As Election Day approaches, anticipation for 2017 legislative session builds
Last update: October 19, 2016
On Tuesday, November 8, Rhode Island voters will head to the polls to determine who will represent them next year in the General Assembly. MPP, a partner in the Regulate Rhode Island coalition, worked closely with Motif Magazine to survey candidates for state representative and state senator regarding their positions on marijuana policy. Respondents were then assigned a grade based on their willingness to embrace sensible marijuana policies. You can see the voter guide here.
Looking past the election, many expect that the outcome of Question 4, Massachusetts’ ballot referendum to regulate and tax marijuana, will have an important impact on the willingness of lawmakers in Rhode Island to take up the issue in 2017. With polling in Massachusetts looking strong, MPP and Regulate Rhode Island stand ready to leverage public support into a vote for passage of The Marijuana Regulation, Control, and Taxation Act in 2017.
Regulate Rhode Island and its coalition partners will continue building statewide support for ending the failed policy of marijuana prohibition. Please be sure to sign up for MPP’s alerts so that you can stay up-to-date on the progress we make in Rhode Island.
Rhode Island’s current possession and medical marijuana laws
While it is still illegal for most adults in Rhode Island to use, possess, or cultivate cannabis, the Ocean State is one of 20 across the country that have decided to no longer jail individuals for simple possession. In 2012, an MPP-led lobbying effort culminated in passage of a law that reduced the penalty for possessing up to an ounce of marijuana to a $150 civil fine. If the individual is under 18, their parent or legal guardian will be notified, and the minor will be required to complete a drug awareness and education program. A third possession offense within 18 months would result in criminal charges.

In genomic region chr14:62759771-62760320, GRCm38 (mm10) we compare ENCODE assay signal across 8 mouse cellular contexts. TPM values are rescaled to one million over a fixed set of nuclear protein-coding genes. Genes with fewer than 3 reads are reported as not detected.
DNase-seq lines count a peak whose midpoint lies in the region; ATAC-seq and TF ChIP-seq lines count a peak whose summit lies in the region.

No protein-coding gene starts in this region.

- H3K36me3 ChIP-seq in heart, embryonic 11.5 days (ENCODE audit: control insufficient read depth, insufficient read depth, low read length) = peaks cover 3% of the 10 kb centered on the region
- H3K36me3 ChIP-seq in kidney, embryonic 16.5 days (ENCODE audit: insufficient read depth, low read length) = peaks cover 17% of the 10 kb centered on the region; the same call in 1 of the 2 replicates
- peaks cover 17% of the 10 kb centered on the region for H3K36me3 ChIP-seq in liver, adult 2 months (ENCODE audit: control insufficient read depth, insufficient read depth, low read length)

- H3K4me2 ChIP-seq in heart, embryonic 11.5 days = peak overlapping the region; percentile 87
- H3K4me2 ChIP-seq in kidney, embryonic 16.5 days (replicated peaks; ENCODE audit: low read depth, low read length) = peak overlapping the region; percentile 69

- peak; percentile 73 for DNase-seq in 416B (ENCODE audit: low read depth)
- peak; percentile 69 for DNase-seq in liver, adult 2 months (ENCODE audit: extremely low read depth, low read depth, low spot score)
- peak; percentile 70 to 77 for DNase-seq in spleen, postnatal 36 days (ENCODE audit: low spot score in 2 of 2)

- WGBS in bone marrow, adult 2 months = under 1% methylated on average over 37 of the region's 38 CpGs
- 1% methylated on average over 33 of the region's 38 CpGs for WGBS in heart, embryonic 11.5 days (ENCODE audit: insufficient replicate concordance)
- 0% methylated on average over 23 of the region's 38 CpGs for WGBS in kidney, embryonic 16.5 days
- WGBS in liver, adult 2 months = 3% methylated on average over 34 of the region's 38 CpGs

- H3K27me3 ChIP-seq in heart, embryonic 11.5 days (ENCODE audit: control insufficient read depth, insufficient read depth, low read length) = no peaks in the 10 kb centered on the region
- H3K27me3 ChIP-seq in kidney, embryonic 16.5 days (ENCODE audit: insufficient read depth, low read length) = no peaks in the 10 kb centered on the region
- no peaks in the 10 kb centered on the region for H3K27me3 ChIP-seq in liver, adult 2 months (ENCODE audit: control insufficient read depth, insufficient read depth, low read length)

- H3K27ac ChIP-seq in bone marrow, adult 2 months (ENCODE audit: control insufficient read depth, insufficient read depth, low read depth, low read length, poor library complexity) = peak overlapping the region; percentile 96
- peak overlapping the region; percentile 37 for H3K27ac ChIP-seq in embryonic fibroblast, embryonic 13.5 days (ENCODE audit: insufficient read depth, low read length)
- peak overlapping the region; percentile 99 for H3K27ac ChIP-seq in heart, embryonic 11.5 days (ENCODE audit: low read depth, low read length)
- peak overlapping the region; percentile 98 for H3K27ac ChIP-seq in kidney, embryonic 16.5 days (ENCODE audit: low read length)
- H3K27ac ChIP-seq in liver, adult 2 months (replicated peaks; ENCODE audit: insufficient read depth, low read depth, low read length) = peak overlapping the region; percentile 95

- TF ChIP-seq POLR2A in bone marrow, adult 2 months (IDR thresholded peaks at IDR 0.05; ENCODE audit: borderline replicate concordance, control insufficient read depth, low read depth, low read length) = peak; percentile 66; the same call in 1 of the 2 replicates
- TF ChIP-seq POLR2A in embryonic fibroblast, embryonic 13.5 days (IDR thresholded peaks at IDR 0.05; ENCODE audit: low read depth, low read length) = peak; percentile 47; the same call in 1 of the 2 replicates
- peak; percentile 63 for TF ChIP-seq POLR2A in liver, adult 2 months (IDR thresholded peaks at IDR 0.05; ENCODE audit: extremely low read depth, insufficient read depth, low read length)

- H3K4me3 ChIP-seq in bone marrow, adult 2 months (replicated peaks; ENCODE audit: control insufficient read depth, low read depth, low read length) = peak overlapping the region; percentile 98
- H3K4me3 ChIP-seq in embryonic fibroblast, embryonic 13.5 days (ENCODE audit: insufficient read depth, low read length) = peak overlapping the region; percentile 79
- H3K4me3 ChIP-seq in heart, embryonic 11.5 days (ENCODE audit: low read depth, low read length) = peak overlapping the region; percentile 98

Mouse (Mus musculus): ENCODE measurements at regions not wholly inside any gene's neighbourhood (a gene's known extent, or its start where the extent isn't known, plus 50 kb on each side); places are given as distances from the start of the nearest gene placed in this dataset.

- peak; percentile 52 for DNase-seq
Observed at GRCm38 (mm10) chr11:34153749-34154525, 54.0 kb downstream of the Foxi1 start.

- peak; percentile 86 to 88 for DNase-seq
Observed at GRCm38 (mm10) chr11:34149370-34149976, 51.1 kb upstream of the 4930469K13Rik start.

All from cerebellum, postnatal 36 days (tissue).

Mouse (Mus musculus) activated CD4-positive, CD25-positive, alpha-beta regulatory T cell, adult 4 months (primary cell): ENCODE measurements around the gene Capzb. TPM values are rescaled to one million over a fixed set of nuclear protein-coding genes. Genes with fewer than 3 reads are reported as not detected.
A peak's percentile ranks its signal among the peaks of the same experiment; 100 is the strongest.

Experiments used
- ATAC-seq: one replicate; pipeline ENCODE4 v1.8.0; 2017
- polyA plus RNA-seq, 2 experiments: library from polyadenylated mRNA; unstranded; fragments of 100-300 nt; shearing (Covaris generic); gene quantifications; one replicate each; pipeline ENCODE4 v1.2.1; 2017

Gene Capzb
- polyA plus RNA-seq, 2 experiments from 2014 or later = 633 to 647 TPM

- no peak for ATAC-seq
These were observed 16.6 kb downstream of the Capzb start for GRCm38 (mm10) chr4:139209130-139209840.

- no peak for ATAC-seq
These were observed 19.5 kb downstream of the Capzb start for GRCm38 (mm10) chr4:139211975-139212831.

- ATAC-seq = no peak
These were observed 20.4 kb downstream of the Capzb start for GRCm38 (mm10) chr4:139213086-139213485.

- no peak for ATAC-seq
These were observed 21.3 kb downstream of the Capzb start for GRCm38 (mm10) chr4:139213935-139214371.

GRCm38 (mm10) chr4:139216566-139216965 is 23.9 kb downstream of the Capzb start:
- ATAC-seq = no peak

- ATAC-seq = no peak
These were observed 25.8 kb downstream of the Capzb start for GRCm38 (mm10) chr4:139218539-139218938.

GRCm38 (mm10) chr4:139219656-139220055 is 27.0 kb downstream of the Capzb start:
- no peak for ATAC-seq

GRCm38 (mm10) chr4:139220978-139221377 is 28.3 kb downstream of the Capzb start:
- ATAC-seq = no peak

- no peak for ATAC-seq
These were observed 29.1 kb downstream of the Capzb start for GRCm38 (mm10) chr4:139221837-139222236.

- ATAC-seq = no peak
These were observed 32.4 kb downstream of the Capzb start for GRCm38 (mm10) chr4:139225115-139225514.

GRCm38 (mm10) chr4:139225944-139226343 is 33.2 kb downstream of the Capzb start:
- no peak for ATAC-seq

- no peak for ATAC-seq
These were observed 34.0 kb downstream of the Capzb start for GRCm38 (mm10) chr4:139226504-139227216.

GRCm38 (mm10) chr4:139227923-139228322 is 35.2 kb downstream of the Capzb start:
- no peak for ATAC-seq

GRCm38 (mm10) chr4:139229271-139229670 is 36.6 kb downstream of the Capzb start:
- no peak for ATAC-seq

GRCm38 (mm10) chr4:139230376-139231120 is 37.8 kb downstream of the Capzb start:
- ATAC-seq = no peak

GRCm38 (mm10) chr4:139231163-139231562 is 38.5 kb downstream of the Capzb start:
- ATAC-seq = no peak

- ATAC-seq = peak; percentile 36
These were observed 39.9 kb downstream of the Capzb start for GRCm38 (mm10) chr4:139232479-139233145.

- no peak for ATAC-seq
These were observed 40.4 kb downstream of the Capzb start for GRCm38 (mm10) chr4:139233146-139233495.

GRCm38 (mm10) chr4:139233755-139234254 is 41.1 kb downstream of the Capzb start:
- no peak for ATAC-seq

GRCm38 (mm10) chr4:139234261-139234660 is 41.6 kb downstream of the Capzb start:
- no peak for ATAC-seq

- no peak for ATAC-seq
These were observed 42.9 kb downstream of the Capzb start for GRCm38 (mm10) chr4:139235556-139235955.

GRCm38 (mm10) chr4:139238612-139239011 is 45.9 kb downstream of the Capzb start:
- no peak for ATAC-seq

Rhode Island also has a compassionate medical marijuana program that has been bringing relief to many seriously ill residents for almost a decade. The law protects registered patients from arrest and prosecution for possessing, using, or cultivating a limited amount of marijuana if they have a doctor’s recommendation to do so. The law was amended in 2009 to allow for regulated compassion centers that can distribute medical marijuana to qualified patients. For more information on the medical marijuana program, which MPP played a leading role in enacting, please visit the Rhode Island Department of Health website.
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Stay informed about local events and opportunities to move forward marijuana policy reform in Rhode Island by signing up to MPP’s free legislative alerts.